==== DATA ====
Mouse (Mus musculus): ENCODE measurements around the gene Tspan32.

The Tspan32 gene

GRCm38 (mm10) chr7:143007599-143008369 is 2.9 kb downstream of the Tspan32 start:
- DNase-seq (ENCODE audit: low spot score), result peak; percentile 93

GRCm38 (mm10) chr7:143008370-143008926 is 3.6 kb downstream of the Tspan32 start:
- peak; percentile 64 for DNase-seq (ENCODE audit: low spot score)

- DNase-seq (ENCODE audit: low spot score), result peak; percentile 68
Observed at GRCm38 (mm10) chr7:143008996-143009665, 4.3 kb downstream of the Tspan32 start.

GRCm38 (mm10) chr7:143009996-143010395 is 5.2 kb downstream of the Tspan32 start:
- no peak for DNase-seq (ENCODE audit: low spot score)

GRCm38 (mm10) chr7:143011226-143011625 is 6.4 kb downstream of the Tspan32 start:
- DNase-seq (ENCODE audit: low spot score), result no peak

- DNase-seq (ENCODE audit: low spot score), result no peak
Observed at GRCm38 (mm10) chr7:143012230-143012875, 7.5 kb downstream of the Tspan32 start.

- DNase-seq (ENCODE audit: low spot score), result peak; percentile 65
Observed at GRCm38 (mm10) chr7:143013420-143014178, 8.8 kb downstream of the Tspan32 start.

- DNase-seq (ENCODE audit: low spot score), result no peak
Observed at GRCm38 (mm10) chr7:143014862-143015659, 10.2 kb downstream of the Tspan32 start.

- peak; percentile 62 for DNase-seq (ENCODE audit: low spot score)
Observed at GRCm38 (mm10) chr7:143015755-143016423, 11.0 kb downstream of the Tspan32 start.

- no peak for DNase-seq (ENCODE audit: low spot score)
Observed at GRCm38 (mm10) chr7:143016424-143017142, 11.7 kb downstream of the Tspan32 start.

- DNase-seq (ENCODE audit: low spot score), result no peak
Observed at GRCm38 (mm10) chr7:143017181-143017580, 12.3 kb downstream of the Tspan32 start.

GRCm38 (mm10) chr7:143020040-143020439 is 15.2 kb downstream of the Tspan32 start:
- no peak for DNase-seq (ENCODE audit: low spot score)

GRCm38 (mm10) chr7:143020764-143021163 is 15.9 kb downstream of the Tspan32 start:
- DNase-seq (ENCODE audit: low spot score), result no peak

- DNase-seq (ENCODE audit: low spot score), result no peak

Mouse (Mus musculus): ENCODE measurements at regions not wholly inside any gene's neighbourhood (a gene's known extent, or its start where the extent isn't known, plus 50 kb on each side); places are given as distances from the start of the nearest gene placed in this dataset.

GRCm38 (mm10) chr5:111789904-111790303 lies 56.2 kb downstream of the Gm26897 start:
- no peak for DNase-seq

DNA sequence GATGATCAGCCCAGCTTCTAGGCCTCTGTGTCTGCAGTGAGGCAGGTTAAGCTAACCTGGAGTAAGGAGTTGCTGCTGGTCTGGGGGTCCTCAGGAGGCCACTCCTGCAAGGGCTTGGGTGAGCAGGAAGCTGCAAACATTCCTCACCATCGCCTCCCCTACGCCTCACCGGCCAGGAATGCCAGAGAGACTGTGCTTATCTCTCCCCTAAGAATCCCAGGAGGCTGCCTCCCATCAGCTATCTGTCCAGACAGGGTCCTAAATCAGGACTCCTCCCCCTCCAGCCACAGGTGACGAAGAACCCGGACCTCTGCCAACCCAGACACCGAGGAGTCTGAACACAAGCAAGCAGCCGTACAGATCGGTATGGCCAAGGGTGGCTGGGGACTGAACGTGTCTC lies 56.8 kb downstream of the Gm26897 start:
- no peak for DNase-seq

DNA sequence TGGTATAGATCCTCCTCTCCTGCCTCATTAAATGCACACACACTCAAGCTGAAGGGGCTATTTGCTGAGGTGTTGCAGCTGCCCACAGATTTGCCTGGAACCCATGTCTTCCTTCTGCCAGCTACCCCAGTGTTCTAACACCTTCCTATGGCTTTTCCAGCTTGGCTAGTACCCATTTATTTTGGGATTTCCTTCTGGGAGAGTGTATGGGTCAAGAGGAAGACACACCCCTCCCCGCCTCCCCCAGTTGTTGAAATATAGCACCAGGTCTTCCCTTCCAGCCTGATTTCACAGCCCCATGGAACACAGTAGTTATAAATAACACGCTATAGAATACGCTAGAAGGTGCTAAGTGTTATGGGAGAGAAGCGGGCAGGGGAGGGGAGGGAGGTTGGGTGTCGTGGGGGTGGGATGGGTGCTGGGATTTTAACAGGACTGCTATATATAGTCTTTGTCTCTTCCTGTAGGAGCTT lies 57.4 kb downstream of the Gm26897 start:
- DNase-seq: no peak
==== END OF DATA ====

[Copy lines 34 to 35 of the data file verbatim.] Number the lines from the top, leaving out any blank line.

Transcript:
- no peak for DNase-seq

DNA sequence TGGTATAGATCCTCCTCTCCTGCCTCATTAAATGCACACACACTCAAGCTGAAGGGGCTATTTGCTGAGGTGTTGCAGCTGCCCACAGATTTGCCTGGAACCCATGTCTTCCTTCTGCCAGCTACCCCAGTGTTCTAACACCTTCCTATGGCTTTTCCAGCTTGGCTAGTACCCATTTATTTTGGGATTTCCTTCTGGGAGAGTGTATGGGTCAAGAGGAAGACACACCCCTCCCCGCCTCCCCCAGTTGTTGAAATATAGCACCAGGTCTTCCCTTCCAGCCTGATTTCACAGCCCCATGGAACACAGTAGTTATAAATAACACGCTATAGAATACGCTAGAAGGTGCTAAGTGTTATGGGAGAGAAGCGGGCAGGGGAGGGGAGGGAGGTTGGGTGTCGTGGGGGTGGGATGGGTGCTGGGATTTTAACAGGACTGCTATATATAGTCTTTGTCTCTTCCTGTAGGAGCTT lies 57.4 kb downstream of the Gm26897 start: